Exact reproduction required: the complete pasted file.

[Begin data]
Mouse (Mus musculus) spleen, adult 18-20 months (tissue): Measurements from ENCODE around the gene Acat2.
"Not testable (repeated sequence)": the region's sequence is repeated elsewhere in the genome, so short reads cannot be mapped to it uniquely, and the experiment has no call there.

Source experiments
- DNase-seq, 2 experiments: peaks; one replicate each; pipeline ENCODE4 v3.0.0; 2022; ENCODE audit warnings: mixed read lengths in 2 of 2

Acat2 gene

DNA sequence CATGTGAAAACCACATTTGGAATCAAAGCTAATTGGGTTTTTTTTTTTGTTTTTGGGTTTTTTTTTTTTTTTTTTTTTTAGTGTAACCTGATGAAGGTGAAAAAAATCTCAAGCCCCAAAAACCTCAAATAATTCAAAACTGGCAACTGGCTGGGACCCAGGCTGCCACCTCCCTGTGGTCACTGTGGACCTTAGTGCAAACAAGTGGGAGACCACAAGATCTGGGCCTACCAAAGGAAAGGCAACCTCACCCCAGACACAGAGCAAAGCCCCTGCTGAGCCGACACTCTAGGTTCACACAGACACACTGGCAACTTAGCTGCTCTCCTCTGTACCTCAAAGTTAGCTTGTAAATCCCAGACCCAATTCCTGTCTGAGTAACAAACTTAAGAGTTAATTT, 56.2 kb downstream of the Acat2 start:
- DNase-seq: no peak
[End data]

Mouse (Mus musculus) spleen, adult 18-20 months (tissue): Measurements from ENCODE around the gene Acat2.
"Not testable (repeated sequence)": the region's sequence is repeated elsewhere in the genome, so short reads cannot be mapped to it uniquely, and the experiment has no call there.

Source experiments
- DNase-seq, 2 experiments: peaks; one replicate each; pipeline ENCODE4 v3.0.0; 2022; ENCODE audit warnings: mixed read lengths in 2 of 2

Acat2 gene

DNA sequence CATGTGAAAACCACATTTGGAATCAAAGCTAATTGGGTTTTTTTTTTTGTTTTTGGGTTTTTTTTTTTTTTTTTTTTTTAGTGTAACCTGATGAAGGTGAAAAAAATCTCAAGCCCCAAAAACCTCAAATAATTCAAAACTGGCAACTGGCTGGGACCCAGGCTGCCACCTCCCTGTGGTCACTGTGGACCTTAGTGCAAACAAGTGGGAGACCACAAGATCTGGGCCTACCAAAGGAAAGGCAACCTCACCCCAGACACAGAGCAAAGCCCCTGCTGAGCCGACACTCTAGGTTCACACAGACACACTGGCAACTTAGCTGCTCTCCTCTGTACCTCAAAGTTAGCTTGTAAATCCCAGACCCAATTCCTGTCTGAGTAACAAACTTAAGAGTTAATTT, 56.2 kb downstream of the Acat2 start:
- DNase-seq: no peak